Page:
1929 Bentley 6½-Litre Sedanca de Ville by H.J. Mulliner

Sold For £358,400

Inclusive of applicable buyer's fee.

RM | Sotheby's - LONDON 2016

Chassis No.
Engine No.

Documents: UK V5

  • Offered from the Estate of Mr Edward Carter
  • The 1929 Olympia Motor Show car
  • One of around 20 surviving 6½-Litre Bentleys; exceptional authenticity
  • Handsome original coachwork; matching-numbers original engine
  • Documented by Bentley historian Dr Clare Hay

180 bhp, 6,597 cc SOHC inline six-cylinder engine with Smiths multi-jet carburettor, four-speed manual transmission, front and rear semi-elliptical leaf-spring suspension, and four-wheel drum brakes. Wheelbase: 3,810 mm

To look at many 1920s Bentleys today, one might assume that every car turned out under W.O. Bentley’s watch was a fabric-bodied tourer. The truth is that when the “W.O.” cars were new, they carried a wide variety of diverse body styles by Europe’s finest coachbuilders. As many as 80 percent of these cars boasted beautifully bespoke-crafted bodies that were ideal counterparts to the racing-bred Bentley chassis, creating a “grand tourer” that combined finely tuned performance with great comfort, elegance, and reliability. These beautifully bespoke-crafted Bentleys are welcomed at the world’s most prestigious events, and this fine vehicle, thought to be the only surviving 6½-Litre Sedanca de Ville in the world, is no exception.

Chassis KR2687 was created by Bentley in collaboration with coachbuilder H.J. Mulliner of Chiswick, as a Sedanca de Ville. Presented at the Olympia Motor Show in October 1929, its coachwork has a very neat appearance, with unusually long and flowing wings exaggerating its powerful appearance, and a Barker-patented “de Ville extension” over the driver’s seat to give the appearance of a full limousine.

Featured in the “Show Number” issue of The Autocar on 25 October 1929, the car was sold at the motor show by W.O. Bentley’s brother, H.M. Bentley & Partners, to John Davie of Dartmore, Frithwood Avenue, Northwood.

Exhaustive research by noted Bentley authority Dr Clare Hay indicates that the car subsequently passed, in 1935, to Major RT Hon. F. Craven. It was laid up through World War II, and then, in 1952, was acquired, in notably original condition, by J.B. Sibly for ₤50. Displayed by Sibly in events of the Bentley Drivers’ Club until 1957, it subsequently passed through the stewardships of A.K. Harrison, J.N. Barlow, P.M. Mackie, V.H. Callcutt, A.M. Garrett, Sandra Roberts, and lastly, Graeme Miller. Then the president of the Bentley Drivers’ Club of Australia, Mr Miller recognised this as an extremely rare and unusually original vehicle, and maintained it for some 20 years with sparing use but good care, in order to protect it from becoming “just another Le Mans clone.”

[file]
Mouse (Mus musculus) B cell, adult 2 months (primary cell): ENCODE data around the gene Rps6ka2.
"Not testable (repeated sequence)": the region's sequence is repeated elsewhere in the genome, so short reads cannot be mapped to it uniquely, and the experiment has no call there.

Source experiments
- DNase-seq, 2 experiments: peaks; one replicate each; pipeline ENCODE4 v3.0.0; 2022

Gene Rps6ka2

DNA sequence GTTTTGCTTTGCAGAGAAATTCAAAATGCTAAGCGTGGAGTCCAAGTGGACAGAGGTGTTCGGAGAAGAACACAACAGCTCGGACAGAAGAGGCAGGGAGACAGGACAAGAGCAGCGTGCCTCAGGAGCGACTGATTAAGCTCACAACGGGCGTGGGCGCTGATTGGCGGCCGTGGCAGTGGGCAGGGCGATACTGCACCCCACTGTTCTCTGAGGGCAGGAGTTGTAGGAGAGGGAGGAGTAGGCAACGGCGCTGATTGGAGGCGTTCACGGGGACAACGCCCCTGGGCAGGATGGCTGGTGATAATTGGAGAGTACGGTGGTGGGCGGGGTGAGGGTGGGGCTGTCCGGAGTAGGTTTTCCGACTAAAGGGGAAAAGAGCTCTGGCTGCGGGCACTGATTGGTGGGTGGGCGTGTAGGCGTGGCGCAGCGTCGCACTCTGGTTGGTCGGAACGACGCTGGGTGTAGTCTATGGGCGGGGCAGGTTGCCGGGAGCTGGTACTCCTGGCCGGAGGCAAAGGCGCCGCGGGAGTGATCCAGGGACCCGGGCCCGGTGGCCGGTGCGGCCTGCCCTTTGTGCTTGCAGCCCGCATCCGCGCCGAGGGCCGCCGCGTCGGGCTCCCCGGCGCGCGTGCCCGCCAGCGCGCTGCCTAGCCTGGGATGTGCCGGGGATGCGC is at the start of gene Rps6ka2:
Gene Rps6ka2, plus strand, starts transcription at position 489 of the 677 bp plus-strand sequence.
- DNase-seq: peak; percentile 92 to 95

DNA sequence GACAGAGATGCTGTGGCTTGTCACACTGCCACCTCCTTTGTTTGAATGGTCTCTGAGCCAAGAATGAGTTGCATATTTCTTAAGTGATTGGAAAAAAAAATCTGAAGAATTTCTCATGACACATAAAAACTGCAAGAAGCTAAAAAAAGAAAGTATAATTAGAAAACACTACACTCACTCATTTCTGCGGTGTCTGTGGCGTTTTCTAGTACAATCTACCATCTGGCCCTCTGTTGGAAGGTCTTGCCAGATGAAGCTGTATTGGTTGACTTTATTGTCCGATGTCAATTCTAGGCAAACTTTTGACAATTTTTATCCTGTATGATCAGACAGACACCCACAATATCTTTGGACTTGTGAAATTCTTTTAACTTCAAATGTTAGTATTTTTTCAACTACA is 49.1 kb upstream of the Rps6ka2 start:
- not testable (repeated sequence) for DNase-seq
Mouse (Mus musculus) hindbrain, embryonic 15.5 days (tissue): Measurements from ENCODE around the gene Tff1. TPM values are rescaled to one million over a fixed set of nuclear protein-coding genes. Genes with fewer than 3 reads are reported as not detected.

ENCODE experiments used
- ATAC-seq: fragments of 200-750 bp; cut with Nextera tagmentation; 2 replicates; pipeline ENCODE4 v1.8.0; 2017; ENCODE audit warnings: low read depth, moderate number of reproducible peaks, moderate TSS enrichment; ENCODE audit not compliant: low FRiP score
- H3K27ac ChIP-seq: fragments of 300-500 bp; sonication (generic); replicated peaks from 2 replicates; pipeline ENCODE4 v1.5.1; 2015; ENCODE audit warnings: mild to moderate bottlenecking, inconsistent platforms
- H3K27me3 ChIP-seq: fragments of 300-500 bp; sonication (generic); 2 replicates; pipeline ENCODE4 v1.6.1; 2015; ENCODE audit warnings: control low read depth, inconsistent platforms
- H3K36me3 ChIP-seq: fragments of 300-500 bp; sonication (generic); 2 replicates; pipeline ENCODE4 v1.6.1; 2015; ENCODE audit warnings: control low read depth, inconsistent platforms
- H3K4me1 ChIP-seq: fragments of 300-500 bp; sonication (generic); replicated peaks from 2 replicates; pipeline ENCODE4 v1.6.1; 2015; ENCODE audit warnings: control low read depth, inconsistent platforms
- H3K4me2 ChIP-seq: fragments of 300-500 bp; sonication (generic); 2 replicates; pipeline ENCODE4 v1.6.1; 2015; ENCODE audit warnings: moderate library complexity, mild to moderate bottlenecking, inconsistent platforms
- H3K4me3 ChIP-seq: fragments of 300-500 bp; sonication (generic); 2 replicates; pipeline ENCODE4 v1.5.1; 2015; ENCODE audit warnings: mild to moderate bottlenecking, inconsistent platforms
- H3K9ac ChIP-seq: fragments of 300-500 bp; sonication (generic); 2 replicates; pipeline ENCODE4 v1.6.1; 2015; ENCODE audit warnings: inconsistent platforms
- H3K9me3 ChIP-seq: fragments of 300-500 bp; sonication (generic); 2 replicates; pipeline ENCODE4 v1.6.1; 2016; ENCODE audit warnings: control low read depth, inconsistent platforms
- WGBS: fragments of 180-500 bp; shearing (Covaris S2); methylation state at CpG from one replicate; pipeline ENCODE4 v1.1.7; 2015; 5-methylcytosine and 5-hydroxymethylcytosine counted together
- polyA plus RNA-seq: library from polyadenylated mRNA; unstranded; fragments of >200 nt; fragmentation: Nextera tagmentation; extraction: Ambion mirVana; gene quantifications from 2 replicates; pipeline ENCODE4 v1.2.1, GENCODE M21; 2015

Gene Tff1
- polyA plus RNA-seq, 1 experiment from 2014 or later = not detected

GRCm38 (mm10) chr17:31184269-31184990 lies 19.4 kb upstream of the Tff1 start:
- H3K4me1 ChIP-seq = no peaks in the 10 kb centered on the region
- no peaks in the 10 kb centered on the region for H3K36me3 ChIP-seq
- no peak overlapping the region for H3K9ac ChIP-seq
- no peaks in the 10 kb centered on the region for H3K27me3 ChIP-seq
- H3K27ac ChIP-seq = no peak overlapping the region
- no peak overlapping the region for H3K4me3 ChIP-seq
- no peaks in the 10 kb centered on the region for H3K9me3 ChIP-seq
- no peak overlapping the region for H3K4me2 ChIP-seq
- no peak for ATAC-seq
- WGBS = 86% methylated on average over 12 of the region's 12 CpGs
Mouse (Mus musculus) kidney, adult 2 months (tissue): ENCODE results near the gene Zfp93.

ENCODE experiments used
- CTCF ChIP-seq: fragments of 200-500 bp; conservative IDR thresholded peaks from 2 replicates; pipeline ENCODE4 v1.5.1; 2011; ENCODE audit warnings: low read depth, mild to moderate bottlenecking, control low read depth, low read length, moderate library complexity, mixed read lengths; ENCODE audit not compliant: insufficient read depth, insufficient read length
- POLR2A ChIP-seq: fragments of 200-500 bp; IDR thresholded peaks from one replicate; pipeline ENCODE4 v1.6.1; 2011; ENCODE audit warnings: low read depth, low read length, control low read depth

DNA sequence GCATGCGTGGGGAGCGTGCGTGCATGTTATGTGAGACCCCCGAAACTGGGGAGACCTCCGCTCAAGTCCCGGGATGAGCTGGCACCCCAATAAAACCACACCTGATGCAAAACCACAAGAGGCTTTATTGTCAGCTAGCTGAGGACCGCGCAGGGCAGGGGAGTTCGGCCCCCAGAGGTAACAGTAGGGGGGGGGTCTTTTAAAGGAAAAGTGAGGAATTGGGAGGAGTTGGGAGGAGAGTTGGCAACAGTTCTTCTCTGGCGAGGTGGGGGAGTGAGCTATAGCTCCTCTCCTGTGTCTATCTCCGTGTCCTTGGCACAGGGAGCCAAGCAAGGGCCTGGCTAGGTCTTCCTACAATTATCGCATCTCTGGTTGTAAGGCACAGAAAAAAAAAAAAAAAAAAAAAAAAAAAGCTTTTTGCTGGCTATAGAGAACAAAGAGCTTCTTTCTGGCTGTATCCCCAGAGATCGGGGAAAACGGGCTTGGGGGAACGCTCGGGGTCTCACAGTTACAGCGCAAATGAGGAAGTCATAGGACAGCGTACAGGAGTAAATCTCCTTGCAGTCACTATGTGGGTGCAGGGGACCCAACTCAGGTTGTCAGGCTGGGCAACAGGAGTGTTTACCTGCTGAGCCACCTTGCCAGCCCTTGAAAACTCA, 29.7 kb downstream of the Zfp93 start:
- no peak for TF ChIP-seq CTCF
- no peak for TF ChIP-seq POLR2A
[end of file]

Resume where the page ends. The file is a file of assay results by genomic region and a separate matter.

The vehicle remains substantially and wonderfully original, with the major components clearly numbered and stamped at the factory; the original chassis number, KR2687, appears on the front chassis cross-member, and on the nearside front dumb-iron knuckle, as well as on the inside forward edge of the side panels of the bonnet, on the front axle, and on the steering box, all verifying the originality of each of these major components. The original engine number, KR2686, is, of course, still carried on the nearside bearer arm of the crankcase, and the correct “C”-type gearbox is believed to be the original to this car from 1929.

While the car has been well maintained since the 1970s, only in the current ownership of Mr Edward Carter was it thoroughly prepared to bring it back to its exceptional original appearance, including handsome and tasteful colours that greatly flatter its lines. The interior is patinaed and lush, including a fitted drinks cabinet. Further restoration work was performed by the noted Bentley specialists R.C. Moss of Bedford, including a full proper repaint to the current green and black livery, refinishing the top material in correct Rexine (of which R.C. Moss is currently sole manufacturer), fitting a correct-patterned Smith’s multi-jet carburettor with correct piping and linkage, installation of a correct Bentley plate clutch, and proper mechanical and cosmetic sorting.

The car is accompanied by a copy of Hay’s well-researched, detailed, and fascinating report, containing photographic documentation and a thorough discussion of the car’s components, as well as a history composed by a previous owner, that details the car’s regular participation in Bentley Drivers’ Club events from the 1960s, and restoration receipts from R.C. Moss.

So few of these cars have been carefully preserved and restored as they were when new; accordingly, this presents not only as a correct 6½-Litre, but also as one of the most proper of the handful of survivors. It is very much today as H.M. and W.O. Bentley knew it, and that fact alone makes a worthy addition to any stable of the finest pre-war sporting motorcars.

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